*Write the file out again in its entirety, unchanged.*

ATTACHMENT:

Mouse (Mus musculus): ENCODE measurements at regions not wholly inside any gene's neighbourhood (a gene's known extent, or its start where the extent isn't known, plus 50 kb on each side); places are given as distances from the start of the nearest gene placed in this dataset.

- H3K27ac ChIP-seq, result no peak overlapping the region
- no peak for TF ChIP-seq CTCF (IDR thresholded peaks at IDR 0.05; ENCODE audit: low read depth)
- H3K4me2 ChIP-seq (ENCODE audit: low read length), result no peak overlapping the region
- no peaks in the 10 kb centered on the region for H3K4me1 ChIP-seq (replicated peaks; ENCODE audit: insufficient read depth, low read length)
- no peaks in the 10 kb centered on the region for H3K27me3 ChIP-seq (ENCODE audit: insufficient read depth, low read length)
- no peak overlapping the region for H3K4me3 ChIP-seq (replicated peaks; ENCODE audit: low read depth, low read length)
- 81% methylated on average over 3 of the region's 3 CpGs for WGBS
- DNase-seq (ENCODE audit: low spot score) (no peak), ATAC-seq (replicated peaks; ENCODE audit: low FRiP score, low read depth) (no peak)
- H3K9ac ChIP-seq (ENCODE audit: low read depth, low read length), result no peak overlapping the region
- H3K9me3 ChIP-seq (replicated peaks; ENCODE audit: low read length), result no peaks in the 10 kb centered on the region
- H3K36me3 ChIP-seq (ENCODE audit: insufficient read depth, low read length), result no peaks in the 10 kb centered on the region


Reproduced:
Mouse (Mus musculus): ENCODE measurements at regions not wholly inside any gene's neighbourhood (a gene's known extent, or its start where the extent isn't known, plus 50 kb on each side); places are given as distances from the start of the nearest gene placed in this dataset.

- H3K27ac ChIP-seq, result no peak overlapping the region
- no peak for TF ChIP-seq CTCF (IDR thresholded peaks at IDR 0.05; ENCODE audit: low read depth)
- H3K4me2 ChIP-seq (ENCODE audit: low read length), result no peak overlapping the region
- no peaks in the 10 kb centered on the region for H3K4me1 ChIP-seq (replicated peaks; ENCODE audit: insufficient read depth, low read length)
- no peaks in the 10 kb centered on the region for H3K27me3 ChIP-seq (ENCODE audit: insufficient read depth, low read length)
- no peak overlapping the region for H3K4me3 ChIP-seq (replicated peaks; ENCODE audit: low read depth, low read length)
- 81% methylated on average over 3 of the region's 3 CpGs for WGBS
- DNase-seq (ENCODE audit: low spot score) (no peak), ATAC-seq (replicated peaks; ENCODE audit: low FRiP score, low read depth) (no peak)
- H3K9ac ChIP-seq (ENCODE audit: low read depth, low read length), result no peak overlapping the region
- H3K9me3 ChIP-seq (replicated peaks; ENCODE audit: low read length), result no peaks in the 10 kb centered on the region
- H3K36me3 ChIP-seq (ENCODE audit: insufficient read depth, low read length), result no peaks in the 10 kb centered on the region